Can Education Flip States Red?

Education issues could be a new way that Republicans win even difficult races.

Arithmos Analytics

1/21/2022 2 min read

Education is rarely a battleground issue. Most campaigns revolve around the economy, national security or social issues like abortion and gun rights. But recently the issue of education has become more potent as a campaign theme. It also appears that the Republicans are the ones best placed to take advantage.

Critical Race Theory (CRT) is extremely unpopular in schools. Conservatives pledging to ban it have been rewarded at the polls. Virginia was a deep blue state, carried by over 10 percentage points by Joe Biden in 2020, and had not been carried by Republicans since 2008. At state level, the Virginia Democrat Party boasted of having not lost a state wide election since 2009. But in 2021, the Republican Party seized on CRT in particular and parental control over the curriculum in general and gained hugely. Democrat Governor candidate Terry McAuliffe was leading in the polls by 3%, when on September 29th he bluntly said “I don’t think parents should be telling schools what they should teach." Within one month, he was behind in the polls, and on election day, he lost by 2%, not even saved by the huge Democrat vote in Northern Virginia.

Education is clearly a winner for Republicans, and winning in a deep blue state is testimony to this. What further suggests it is a winning strategy, is the Democrat Party's obvious discomfort fighting on this territory. In January 2022, the Michigan Democrat Party was forced to delete a social media post that questioned why parents should be involved in school curriculums. The Michigan Democrats issued a sheepish clarification hours later. Just days later, the Wake County (NC) Democrat Party was also forced to delete a social media post linking parents with concerns about CRT to extremist groups. This too resulted in deletion and a vague statement about how important parents are. The Twitter account that made the post limited who could reply. But the damage in both cases was done. This seems to further prove the power of education as a political issue for the GOP, given the Democrats' obvious discomfort addressing the issue. In addition, the Republican Party in several states has tabled bills funding parental choice. This seems popular with parents and further builds up the Republicans on this issue.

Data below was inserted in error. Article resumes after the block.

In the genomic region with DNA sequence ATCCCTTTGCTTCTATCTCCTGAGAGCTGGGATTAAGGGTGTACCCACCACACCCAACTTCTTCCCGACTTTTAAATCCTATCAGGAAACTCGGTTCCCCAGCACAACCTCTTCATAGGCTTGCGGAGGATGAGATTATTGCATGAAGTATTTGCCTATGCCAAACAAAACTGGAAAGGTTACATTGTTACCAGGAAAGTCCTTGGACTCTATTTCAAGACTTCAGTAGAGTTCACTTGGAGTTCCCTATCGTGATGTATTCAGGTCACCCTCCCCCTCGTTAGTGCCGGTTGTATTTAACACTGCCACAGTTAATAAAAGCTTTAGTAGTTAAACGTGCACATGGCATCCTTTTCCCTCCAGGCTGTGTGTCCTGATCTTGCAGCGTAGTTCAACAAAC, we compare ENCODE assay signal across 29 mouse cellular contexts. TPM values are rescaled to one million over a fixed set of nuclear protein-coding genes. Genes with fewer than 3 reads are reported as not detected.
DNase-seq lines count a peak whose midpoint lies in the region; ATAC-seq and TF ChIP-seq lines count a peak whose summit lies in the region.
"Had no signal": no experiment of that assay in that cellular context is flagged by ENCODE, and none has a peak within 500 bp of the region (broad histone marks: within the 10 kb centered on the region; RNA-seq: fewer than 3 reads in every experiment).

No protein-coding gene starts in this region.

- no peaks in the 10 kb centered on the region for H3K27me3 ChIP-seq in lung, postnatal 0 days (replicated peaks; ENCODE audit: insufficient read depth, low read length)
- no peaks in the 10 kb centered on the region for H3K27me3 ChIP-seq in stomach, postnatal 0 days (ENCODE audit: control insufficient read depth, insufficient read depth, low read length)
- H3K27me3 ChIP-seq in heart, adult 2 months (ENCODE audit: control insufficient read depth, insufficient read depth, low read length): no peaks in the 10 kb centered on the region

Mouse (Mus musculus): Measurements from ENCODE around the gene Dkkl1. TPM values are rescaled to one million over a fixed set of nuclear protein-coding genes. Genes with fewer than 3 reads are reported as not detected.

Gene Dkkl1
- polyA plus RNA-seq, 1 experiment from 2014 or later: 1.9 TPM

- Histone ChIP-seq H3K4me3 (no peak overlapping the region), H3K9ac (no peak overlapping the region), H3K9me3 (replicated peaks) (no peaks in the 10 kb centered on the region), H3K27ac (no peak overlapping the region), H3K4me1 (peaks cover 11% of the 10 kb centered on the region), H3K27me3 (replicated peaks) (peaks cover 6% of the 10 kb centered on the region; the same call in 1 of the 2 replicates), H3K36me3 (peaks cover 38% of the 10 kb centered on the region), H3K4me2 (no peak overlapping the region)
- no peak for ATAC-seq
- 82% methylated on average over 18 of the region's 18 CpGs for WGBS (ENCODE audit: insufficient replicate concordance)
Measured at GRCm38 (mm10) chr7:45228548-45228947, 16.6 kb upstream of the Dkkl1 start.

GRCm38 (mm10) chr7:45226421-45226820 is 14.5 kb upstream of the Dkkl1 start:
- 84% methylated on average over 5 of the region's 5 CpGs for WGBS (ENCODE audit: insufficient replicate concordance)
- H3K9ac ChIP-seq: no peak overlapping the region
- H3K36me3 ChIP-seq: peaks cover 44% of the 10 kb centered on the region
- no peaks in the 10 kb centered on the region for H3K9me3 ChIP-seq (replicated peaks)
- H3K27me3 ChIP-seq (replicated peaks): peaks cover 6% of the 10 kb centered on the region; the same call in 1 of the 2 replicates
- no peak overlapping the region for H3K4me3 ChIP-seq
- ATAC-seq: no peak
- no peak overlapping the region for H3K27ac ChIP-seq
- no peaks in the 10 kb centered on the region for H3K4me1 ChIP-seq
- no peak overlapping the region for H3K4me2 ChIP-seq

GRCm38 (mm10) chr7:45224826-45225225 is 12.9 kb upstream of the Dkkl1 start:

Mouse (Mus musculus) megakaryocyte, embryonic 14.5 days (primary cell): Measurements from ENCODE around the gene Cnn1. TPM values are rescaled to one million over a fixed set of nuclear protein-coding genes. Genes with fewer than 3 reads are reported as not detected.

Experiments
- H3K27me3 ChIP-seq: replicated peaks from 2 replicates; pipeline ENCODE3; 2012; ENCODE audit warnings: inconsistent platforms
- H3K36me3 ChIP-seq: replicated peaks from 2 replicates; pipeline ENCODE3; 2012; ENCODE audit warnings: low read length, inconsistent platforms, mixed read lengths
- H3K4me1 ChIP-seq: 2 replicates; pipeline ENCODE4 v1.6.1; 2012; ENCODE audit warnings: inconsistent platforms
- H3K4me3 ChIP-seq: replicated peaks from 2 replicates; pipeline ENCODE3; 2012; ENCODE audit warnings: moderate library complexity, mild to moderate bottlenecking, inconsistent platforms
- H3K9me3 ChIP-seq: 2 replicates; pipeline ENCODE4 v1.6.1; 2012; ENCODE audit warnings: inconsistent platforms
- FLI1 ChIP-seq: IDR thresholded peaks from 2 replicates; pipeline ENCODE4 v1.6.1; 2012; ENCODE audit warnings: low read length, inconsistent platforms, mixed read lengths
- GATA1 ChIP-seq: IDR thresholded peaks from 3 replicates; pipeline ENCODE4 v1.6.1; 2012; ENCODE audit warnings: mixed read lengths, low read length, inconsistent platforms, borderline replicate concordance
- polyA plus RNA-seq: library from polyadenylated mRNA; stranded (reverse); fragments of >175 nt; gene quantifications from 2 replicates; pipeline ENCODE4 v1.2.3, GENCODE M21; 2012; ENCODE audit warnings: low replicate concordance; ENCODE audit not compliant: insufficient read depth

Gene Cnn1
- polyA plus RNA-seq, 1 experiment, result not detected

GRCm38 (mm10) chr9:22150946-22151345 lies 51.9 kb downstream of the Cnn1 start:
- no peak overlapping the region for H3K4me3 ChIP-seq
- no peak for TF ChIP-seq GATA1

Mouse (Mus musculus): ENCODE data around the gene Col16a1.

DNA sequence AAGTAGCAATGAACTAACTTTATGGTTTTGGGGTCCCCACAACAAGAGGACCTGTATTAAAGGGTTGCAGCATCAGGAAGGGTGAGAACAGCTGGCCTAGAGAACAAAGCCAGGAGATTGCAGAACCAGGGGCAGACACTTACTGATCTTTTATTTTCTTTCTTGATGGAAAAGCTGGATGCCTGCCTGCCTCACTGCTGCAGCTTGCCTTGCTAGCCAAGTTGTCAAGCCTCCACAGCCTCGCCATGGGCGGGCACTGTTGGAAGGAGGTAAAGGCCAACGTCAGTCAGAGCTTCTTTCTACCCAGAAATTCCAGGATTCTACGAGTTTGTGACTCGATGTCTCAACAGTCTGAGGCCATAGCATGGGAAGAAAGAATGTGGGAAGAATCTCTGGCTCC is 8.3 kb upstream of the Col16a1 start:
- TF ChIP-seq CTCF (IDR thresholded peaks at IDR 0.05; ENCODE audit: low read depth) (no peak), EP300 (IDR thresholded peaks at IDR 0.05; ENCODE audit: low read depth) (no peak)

Perhaps critically, education issues appeal to one of the most important voting blocs in America; suburban women with school-aged children. With the Democrats winning the inner cities and Republicans winning the rural areas, the suburbs have become the contested terrain. Until recently, Democrats had the edge with this group, but perhaps school issues may swing this. If Virginia is anything to go by, and the Democrats remain as uncomfortable on the issue as they seem to be, it is a rich campaign theme for the GOP.

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